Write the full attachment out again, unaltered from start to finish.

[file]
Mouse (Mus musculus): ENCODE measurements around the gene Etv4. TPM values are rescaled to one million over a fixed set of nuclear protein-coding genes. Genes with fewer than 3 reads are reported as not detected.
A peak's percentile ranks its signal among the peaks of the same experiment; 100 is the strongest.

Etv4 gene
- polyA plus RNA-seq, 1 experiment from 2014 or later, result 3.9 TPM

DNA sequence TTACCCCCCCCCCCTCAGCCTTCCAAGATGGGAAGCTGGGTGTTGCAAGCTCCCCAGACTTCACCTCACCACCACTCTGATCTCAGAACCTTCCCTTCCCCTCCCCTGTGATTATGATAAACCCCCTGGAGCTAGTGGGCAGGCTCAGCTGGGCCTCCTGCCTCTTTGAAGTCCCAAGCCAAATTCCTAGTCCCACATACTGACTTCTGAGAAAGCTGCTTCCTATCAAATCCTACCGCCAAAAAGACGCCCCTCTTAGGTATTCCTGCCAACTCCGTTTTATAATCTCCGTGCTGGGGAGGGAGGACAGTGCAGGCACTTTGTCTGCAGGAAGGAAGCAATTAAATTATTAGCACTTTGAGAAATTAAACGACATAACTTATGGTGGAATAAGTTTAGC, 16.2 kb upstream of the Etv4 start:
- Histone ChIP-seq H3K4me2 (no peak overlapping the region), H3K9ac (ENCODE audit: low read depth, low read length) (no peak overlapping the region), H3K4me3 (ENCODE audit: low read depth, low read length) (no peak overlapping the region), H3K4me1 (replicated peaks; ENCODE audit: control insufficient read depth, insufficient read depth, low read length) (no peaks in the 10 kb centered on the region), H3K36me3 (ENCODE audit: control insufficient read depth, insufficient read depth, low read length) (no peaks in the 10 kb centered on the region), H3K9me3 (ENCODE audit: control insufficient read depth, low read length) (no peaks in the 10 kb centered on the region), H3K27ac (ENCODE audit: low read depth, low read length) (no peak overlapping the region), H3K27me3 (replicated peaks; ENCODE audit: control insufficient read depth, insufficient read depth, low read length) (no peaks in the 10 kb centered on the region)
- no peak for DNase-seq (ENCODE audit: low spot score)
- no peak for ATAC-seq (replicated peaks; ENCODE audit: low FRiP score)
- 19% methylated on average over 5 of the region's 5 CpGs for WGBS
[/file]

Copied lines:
Mouse (Mus musculus): ENCODE measurements around the gene Etv4. TPM values are rescaled to one million over a fixed set of nuclear protein-coding genes. Genes with fewer than 3 reads are reported as not detected.
A peak's percentile ranks its signal among the peaks of the same experiment; 100 is the strongest.

Etv4 gene
- polyA plus RNA-seq, 1 experiment from 2014 or later, result 3.9 TPM

DNA sequence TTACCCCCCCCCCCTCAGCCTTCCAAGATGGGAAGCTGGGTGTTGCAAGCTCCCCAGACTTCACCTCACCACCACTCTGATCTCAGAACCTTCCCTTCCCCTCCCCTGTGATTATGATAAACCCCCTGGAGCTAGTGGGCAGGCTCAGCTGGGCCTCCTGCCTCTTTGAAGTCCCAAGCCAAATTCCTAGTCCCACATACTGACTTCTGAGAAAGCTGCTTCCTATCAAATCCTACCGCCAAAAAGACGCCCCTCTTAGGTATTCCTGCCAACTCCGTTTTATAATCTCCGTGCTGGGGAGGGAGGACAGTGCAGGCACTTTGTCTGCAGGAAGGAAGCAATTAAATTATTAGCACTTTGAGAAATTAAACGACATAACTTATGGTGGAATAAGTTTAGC, 16.2 kb upstream of the Etv4 start:
- Histone ChIP-seq H3K4me2 (no peak overlapping the region), H3K9ac (ENCODE audit: low read depth, low read length) (no peak overlapping the region), H3K4me3 (ENCODE audit: low read depth, low read length) (no peak overlapping the region), H3K4me1 (replicated peaks; ENCODE audit: control insufficient read depth, insufficient read depth, low read length) (no peaks in the 10 kb centered on the region), H3K36me3 (ENCODE audit: control insufficient read depth, insufficient read depth, low read length) (no peaks in the 10 kb centered on the region), H3K9me3 (ENCODE audit: control insufficient read depth, low read length) (no peaks in the 10 kb centered on the region), H3K27ac (ENCODE audit: low read depth, low read length) (no peak overlapping the region), H3K27me3 (replicated peaks; ENCODE audit: control insufficient read depth, insufficient read depth, low read length) (no peaks in the 10 kb centered on the region)
- no peak for DNase-seq (ENCODE audit: low spot score)
- no peak for ATAC-seq (replicated peaks; ENCODE audit: low FRiP score)
- 19% methylated on average over 5 of the region's 5 CpGs for WGBS